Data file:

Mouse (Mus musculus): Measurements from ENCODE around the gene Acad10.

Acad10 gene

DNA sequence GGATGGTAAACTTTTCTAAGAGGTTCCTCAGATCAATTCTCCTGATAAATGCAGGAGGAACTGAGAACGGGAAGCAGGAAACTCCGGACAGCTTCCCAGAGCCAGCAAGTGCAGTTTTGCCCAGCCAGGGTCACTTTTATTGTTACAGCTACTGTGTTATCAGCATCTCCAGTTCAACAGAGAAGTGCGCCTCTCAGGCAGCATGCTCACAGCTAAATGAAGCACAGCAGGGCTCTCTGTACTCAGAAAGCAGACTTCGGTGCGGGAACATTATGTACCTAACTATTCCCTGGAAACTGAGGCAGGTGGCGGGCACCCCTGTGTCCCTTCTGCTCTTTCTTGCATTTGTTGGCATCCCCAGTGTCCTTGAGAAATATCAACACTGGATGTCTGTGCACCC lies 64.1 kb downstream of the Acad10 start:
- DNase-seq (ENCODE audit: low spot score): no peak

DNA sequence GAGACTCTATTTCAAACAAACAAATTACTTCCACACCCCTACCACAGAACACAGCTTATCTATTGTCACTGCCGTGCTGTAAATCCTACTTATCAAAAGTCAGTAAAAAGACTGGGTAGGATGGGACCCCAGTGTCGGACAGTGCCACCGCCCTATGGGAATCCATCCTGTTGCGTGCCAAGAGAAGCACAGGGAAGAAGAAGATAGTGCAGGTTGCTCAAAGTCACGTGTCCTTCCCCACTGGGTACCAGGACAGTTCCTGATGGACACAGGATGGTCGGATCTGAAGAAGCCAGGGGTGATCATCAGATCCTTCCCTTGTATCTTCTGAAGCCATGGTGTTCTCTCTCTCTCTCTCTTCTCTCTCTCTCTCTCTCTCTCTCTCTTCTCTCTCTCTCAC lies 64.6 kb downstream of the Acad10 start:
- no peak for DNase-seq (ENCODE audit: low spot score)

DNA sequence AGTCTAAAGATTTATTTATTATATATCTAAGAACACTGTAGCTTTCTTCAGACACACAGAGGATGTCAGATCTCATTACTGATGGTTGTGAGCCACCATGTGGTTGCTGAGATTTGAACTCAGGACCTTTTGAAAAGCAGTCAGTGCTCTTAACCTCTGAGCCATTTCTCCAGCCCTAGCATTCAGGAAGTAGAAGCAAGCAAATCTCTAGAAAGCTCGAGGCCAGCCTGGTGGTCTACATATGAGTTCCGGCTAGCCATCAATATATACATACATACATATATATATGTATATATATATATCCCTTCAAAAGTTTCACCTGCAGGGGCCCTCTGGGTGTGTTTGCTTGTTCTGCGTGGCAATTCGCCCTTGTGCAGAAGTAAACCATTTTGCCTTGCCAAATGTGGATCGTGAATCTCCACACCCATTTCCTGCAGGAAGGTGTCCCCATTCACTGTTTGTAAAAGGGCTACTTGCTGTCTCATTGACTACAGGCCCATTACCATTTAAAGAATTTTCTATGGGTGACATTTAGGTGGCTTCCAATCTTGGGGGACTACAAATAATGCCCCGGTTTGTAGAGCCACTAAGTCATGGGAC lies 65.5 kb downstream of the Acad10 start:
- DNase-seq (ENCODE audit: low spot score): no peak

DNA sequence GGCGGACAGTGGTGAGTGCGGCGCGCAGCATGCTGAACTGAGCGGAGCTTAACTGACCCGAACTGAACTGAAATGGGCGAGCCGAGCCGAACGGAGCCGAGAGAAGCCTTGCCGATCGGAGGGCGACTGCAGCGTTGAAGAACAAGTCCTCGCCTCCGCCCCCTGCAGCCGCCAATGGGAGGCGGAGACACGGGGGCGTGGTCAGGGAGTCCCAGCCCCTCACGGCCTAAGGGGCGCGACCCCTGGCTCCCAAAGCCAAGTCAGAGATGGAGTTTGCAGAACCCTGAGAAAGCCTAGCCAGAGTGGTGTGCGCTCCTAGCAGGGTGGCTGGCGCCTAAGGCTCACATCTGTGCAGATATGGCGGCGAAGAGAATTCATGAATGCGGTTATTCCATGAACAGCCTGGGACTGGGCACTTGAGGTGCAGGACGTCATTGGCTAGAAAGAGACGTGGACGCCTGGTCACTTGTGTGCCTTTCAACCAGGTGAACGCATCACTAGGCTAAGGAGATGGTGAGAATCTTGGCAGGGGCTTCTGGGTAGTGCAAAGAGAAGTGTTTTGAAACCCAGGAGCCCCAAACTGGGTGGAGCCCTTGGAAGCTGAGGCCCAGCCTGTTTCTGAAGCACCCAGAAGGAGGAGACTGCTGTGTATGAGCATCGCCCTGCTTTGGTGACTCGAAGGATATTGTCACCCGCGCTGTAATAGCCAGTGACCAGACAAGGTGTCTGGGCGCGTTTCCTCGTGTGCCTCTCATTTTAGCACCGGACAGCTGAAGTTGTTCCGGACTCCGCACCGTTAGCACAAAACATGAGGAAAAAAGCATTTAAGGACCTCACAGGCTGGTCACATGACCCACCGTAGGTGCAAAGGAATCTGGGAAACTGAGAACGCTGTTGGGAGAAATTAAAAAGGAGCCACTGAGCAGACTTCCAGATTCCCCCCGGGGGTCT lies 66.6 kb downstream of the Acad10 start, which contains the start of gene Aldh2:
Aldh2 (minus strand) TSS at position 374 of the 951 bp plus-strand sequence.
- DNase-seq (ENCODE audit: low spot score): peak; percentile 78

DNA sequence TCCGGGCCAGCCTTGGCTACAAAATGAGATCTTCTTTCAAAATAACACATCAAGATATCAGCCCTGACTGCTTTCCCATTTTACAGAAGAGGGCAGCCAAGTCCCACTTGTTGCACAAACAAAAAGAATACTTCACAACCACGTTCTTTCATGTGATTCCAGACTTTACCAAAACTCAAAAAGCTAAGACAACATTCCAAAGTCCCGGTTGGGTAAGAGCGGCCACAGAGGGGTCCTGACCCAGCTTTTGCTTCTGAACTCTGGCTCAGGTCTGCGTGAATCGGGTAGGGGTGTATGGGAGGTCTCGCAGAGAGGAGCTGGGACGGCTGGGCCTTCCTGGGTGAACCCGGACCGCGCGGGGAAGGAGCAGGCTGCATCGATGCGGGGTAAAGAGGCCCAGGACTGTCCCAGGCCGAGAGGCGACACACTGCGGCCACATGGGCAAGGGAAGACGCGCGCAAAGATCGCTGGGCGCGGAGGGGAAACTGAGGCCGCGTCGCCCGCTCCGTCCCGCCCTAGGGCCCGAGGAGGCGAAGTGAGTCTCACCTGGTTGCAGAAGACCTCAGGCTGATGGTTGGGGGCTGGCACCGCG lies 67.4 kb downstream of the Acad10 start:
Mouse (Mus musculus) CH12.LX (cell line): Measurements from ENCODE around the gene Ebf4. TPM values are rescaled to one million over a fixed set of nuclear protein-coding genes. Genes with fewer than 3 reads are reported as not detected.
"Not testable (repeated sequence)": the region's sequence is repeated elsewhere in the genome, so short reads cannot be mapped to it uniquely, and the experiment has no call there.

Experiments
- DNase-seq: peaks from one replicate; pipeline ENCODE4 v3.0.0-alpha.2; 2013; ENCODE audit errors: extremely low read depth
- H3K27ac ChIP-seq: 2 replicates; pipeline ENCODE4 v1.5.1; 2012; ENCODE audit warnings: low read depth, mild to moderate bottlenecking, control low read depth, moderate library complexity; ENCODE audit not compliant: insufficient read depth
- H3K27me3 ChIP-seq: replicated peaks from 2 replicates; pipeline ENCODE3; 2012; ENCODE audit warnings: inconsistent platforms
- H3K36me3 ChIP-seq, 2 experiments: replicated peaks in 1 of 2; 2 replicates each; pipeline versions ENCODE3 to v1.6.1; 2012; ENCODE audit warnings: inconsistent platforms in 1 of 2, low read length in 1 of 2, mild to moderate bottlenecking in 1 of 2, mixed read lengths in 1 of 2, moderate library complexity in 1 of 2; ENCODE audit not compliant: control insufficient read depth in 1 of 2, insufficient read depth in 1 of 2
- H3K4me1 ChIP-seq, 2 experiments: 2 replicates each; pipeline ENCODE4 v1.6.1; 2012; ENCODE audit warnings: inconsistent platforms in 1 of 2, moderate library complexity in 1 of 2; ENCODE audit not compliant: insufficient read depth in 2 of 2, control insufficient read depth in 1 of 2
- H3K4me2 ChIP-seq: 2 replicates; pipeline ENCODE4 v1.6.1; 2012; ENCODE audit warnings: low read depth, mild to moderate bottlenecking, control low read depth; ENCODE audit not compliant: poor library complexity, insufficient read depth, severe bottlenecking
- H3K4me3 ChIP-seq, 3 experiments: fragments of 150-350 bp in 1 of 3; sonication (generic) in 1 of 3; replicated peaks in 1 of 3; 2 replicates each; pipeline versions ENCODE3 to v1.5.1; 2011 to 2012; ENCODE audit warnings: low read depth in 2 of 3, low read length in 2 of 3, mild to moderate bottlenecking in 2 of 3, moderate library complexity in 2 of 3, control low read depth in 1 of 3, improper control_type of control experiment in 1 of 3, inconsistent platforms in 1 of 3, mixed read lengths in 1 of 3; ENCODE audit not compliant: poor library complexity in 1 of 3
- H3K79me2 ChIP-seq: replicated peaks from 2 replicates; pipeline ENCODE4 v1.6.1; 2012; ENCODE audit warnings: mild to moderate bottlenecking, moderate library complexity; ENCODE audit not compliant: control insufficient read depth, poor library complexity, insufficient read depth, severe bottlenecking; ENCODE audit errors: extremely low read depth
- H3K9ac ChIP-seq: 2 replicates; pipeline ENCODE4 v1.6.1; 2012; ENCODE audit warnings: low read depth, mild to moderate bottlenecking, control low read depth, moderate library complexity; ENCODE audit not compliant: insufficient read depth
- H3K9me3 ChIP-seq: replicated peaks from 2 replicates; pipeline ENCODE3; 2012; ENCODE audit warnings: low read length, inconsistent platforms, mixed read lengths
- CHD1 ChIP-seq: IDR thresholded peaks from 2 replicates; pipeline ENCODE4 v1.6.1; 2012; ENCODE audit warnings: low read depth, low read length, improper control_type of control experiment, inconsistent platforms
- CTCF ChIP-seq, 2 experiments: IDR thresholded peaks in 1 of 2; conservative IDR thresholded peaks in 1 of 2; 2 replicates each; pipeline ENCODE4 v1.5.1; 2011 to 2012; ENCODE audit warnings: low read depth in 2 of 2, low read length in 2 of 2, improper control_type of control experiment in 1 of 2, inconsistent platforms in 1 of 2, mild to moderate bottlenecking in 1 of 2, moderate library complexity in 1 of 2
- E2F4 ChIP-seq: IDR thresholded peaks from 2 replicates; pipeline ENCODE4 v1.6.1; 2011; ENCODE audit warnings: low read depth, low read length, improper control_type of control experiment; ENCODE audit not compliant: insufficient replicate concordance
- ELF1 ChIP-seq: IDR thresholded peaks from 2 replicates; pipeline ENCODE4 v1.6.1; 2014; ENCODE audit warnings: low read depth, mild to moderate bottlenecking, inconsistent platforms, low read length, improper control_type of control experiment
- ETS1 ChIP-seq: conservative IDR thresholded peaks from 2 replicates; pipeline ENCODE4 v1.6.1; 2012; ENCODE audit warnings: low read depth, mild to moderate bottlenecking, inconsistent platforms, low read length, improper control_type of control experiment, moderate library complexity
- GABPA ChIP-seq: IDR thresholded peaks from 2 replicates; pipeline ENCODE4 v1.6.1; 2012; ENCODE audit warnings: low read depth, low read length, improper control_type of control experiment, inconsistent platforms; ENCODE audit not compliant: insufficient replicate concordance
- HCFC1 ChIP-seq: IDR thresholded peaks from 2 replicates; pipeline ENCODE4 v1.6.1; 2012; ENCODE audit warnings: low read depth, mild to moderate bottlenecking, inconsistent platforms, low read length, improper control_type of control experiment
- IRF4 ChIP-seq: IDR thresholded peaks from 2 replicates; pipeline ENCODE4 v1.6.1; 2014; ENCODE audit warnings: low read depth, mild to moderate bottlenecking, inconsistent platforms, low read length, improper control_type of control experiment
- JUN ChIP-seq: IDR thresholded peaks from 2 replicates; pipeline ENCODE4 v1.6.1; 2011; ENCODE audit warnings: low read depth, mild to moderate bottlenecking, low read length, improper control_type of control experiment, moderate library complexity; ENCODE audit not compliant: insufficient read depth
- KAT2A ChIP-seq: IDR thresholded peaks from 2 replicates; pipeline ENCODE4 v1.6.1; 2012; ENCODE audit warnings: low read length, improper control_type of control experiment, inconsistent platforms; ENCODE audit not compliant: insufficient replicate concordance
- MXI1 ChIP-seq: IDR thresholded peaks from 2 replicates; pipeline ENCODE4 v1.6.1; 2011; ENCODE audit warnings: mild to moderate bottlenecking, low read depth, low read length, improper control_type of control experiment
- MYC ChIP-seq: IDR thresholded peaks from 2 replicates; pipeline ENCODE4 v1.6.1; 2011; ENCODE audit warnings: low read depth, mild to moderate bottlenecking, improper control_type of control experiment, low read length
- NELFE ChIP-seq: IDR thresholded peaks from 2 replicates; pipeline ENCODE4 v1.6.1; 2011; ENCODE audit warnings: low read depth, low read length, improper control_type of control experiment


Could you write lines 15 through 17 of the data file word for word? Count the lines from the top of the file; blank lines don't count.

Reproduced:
Experiments
- DNase-seq: peaks from one replicate; pipeline ENCODE4 v3.0.0-alpha.2; 2013; ENCODE audit errors: extremely low read depth
- H3K27ac ChIP-seq: 2 replicates; pipeline ENCODE4 v1.5.1; 2012; ENCODE audit warnings: low read depth, mild to moderate bottlenecking, control low read depth, moderate library complexity; ENCODE audit not compliant: insufficient read depth